A public ruling, when issued, is the published view of the Commissioner of State Revenue (the Commissioner) on the particular topic to which it relates. It therefore replaces and overrides any existing private rulings, memoranda, manuals and advice provided by the Commissioner in respect of the issue(s) it addresses.
Where a change in legislation or case law (the law) affects the content of a public ruling, the change in the law overrides the public ruling—that is, the Commissioner will determine the tax liability or eligibility for a concession, grant or exemption, as the case may be, in accordance with the law.
The Pay-roll Tax (Harmonisation) Amendment Act 2008 amended the Payroll Tax Act 1971 (the Payroll Tax Act) with effect from 1 July 2008 to harmonise certain aspects of Queensland’s payroll tax system with the systems of other jurisdictions.
The contractor provisions are contained in Part 2, Division 1A of the Payroll Tax Act. Under these provisions, the respective persons under a relevant contract are taken to be employer and employee and payments made under such a contract are taken to be wages for payroll tax purposes.
Although most contracts for the provision for services initially come within the meaning of a ‘relevant contract’ under s.13B of the Payroll Tax Act, there are certain types of contracts that are specifically exempted from the definition of a ‘relevant contract’.
One of these exemptions, provided under s.13B(2)(d)(i) of the Payroll Tax Act, exempts a contract under which a person provides services ancillary to the conveyance of goods by means of a vehicle provided by the person conveying them (i.e. contract owner-drivers).
The exemption does not apply where the Commissioner of State Revenue (the Commissioner) determines that the contract was entered into with the intention to avoid payroll tax.
This Public Ruling sets out the conditions which need to be satisfied in order for payments made to owner-drivers to be exempt under s.13B(2)(d)(i) of the Payroll Tax Act.
Ruling and explanation
Payments made for services performed by a contractor who provides his or her own vehicle, being a motorcycle, car or truck, will be exempt under s.13B(2)(d)(i) of the Payroll Tax Act if:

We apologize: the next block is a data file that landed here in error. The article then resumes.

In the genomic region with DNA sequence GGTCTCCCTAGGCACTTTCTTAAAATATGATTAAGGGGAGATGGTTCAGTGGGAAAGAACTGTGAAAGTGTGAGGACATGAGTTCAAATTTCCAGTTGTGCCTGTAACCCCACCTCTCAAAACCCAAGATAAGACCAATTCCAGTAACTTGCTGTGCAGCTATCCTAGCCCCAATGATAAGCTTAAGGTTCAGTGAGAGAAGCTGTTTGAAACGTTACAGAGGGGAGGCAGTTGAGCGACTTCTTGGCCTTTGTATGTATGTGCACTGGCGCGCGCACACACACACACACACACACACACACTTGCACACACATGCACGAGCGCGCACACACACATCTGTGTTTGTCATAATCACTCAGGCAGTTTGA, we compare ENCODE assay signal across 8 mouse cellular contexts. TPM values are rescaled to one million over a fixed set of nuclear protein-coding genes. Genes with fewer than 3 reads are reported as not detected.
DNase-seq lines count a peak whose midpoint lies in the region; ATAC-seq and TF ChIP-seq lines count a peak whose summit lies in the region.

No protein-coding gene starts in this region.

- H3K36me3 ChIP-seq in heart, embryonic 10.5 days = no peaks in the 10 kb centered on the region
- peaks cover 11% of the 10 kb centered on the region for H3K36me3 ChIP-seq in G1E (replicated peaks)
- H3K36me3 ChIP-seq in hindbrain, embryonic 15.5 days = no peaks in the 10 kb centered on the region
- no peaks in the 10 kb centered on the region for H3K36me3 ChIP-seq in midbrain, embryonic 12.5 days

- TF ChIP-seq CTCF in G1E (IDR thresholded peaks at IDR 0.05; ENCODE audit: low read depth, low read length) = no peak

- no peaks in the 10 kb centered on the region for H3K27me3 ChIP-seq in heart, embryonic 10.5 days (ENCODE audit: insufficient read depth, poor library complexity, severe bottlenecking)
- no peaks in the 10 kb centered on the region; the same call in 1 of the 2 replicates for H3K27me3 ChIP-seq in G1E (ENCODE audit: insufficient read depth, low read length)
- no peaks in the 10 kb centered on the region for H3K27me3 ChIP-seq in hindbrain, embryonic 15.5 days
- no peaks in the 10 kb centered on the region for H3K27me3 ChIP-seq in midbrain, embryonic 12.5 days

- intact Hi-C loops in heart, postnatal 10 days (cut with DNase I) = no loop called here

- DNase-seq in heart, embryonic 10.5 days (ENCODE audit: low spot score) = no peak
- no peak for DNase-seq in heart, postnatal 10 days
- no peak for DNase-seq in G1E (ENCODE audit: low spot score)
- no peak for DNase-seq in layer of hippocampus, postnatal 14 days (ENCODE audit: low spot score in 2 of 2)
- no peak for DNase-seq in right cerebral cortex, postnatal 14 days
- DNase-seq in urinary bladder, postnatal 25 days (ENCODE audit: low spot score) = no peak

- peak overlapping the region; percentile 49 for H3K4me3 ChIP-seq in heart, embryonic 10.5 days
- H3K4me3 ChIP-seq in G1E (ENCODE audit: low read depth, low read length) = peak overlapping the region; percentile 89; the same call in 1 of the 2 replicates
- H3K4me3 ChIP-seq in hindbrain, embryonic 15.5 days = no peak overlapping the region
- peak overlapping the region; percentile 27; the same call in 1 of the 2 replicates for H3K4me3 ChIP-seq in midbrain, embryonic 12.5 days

the vehicle provided by the contractor is not owned or leased by the employer
the employer makes no contribution, whether directly or indirectly, to the capital or running expenses of the vehicle
the main purpose of the contractor’s work is the conveyance (i.e. transportation and delivery) of goods. Any other services provided must be in every respect ancillary or secondary to that main purpose. That is, those services must be supplemental or subservient to the main purpose.
Provision of vehicle
To qualify for exemption, it is not necessary that the contractor own the vehicle used for the conveyance of goods. The vehicle may be made available through direct ownership, or through hiring, leasing or borrowing.
Main purpose of the contract
Some contract owner–drivers may convey goods for the purpose of installing those goods at the point of destination or for use in connection with repair, maintenance or servicing work at the point of destination. In these types of circumstances, the main purpose of the contract is not the conveyance of goods as such, but rather their installation or use in connection with repair, maintenance or servicing work and accordingly, the exemption under s.13B(2)(d) (i) of the Payroll Tax Act will not apply.
The exemption will generally apply to couriers who use motorcycles, cars or trucks to convey goods. This is subject to all the conditions detailed in this Public Ruling being fully satisfied.
In relation to bicycle couriers, the Commissioner considers that in most instances such persons are employees of the courier business. If a bicycle courier is an employee of the courier business, payments made to the courier are subject to payroll tax under the general definition of ‘wages’.
Date of effect
This Public Ruling takes effect from the date of issue.
Commissioner of State Revenue
Date of issue: 3 July 2009